About Marnie Riches

(Photography by Phil Tragen)

Marnie Riches grew up on a rough estate in Manchester, aptly within sight of the dreaming spires of Strangeways prison. She swapped those for the spires of Cambridge University, gaining a Masters degree in Modern & Medieval Dutch and German. She has been a punk, a trainee rock star, a pretend artist, a property developer and professional fundraiser.

Having authored the first six books of HarperCollins Children’s Time-Hunters series, her George McKenzie crime thrillers for adults were inspired, in part, by her own youth and time spent in The Netherlands as a student. Her debut crime novel, The Girl Who Wouldn’t Die won a Dead Good Reader Award – the Patricia Highsmith Award for most exotic location in a crime novel – and was a Kindle top 100 bestseller. Her current novel is The Girl Who Broke the Rules, with hotly anticipated, The Girl Who Walked in the Shadows due out March 2016. She also writes contemporary women’s fiction. 

Find Marnie Riches on her website or on Twitter - @Marnie_Riches.

Find The Girl Who Wouldn't Die on Amazon UK
When a bomb explodes at the University of Amsterdam, aspiring criminologist Georgina McKenzie is asked by the police to help flush out the killer.
But the bomb is part of a much bigger, more sinister plot that will have the entire city quaking in fear.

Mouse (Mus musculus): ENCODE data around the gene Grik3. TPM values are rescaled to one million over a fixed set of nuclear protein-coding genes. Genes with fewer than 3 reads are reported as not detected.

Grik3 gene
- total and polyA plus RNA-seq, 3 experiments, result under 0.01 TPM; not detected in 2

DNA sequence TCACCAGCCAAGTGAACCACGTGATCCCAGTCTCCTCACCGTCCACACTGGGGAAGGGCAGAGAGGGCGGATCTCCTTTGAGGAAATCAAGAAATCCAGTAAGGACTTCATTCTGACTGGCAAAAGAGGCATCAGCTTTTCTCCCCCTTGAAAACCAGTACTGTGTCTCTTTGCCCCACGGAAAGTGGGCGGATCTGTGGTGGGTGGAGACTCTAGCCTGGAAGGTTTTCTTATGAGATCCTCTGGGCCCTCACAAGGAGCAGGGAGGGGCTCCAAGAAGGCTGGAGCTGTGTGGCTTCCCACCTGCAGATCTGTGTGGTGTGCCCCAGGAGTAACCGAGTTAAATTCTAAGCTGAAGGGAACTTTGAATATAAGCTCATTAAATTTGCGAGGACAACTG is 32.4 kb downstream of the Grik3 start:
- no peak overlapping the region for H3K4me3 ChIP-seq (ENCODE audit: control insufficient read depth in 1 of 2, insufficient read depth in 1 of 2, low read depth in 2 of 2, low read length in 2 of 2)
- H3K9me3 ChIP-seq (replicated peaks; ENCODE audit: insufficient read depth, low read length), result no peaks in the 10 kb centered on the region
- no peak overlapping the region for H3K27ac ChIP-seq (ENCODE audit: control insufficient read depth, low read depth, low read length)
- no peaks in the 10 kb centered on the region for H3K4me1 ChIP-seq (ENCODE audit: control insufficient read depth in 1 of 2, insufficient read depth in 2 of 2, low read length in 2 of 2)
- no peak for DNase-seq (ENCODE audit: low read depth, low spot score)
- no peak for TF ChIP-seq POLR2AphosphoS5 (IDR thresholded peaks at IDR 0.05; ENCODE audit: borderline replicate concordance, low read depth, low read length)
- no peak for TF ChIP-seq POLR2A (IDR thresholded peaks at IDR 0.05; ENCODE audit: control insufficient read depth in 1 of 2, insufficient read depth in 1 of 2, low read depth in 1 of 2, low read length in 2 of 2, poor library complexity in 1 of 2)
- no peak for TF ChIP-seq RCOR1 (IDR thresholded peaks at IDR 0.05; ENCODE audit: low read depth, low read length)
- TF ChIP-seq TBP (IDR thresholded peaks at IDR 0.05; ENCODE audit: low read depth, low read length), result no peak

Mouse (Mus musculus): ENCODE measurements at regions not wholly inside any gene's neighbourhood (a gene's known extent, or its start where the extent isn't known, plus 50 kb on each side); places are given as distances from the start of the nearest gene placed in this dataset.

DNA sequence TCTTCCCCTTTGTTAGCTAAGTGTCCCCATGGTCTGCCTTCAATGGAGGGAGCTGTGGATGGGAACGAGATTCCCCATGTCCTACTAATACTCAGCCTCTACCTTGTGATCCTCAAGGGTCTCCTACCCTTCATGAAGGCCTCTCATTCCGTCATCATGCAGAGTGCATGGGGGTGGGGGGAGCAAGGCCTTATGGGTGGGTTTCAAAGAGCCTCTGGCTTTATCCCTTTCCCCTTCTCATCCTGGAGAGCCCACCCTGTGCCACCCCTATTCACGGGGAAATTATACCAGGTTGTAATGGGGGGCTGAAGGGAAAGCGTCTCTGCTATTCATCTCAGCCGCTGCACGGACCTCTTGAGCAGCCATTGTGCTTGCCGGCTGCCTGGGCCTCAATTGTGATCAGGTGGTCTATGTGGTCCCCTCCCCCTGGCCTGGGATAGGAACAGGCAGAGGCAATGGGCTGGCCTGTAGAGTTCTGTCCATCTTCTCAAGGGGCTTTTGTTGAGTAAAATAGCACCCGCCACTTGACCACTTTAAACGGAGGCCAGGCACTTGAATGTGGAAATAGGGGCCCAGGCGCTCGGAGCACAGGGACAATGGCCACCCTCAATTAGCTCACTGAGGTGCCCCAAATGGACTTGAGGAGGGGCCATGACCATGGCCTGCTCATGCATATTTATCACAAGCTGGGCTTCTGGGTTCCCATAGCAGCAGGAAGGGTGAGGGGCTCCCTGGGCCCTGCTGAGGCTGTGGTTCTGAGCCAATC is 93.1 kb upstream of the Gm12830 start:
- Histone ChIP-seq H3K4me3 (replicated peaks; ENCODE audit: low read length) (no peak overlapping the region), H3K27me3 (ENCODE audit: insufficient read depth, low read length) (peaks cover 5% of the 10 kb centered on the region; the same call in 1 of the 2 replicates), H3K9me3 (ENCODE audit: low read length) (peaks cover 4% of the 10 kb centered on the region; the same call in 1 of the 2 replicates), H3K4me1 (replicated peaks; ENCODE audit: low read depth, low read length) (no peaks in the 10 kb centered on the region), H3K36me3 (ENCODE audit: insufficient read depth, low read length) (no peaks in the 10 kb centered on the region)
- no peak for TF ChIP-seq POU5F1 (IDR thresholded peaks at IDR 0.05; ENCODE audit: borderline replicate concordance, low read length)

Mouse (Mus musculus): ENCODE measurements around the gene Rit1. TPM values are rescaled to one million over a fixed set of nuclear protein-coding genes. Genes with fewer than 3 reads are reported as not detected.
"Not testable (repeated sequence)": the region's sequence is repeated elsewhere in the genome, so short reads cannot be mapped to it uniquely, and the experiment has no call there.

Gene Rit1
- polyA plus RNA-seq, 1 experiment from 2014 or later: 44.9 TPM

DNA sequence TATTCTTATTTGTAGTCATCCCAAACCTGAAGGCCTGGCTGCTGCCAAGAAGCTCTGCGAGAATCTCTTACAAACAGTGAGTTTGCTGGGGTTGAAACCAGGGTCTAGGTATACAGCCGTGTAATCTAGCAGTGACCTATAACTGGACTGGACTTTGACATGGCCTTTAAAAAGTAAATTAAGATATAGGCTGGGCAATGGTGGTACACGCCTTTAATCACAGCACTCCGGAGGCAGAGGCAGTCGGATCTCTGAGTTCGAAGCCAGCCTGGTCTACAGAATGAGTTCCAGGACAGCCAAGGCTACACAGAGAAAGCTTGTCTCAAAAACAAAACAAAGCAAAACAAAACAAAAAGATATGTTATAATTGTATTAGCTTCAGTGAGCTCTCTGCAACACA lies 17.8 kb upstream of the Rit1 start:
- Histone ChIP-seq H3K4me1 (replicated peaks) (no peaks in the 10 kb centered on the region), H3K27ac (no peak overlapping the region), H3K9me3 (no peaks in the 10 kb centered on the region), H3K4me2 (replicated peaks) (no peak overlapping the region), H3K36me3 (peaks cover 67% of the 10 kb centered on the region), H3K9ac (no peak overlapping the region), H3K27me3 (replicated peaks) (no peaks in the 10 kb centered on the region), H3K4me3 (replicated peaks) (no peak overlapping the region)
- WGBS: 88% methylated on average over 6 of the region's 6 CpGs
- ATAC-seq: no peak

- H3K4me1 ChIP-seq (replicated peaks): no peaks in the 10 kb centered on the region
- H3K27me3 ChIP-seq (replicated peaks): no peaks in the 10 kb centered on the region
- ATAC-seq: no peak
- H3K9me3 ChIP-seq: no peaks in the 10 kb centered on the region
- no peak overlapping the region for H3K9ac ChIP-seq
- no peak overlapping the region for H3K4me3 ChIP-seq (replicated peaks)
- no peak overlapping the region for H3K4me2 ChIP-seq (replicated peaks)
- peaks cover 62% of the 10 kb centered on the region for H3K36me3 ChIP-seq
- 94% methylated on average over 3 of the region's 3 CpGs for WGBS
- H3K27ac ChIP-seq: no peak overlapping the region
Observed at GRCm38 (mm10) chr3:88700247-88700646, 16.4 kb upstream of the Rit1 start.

And the killer has a very special part for George to play…

Read my review here

Find The Girl Who Broke The Rules on Amazon UK
When the mutilated bodies of two sex-workers are found in Amsterdam, Chief Inspector van den Bergen must find a brutal murderer before the red light district erupts into panic.
Georgina McKenzie is conducting research into pornography among the UK’s most violent sex-offenders but once van den Bergen calls on her criminology expertise, she is only too happy to come running.
The rising death toll forces George and van den Bergen to navigate the labyrinthine worlds of Soho strip-club sleaze and trans-national human trafficking. And with the case growing ever more complicated, George must walk the halls of Broadmoor psychiatric hospital, seeking advice from the brilliant serial murderer, Dr. Silas Holm…

Read my review here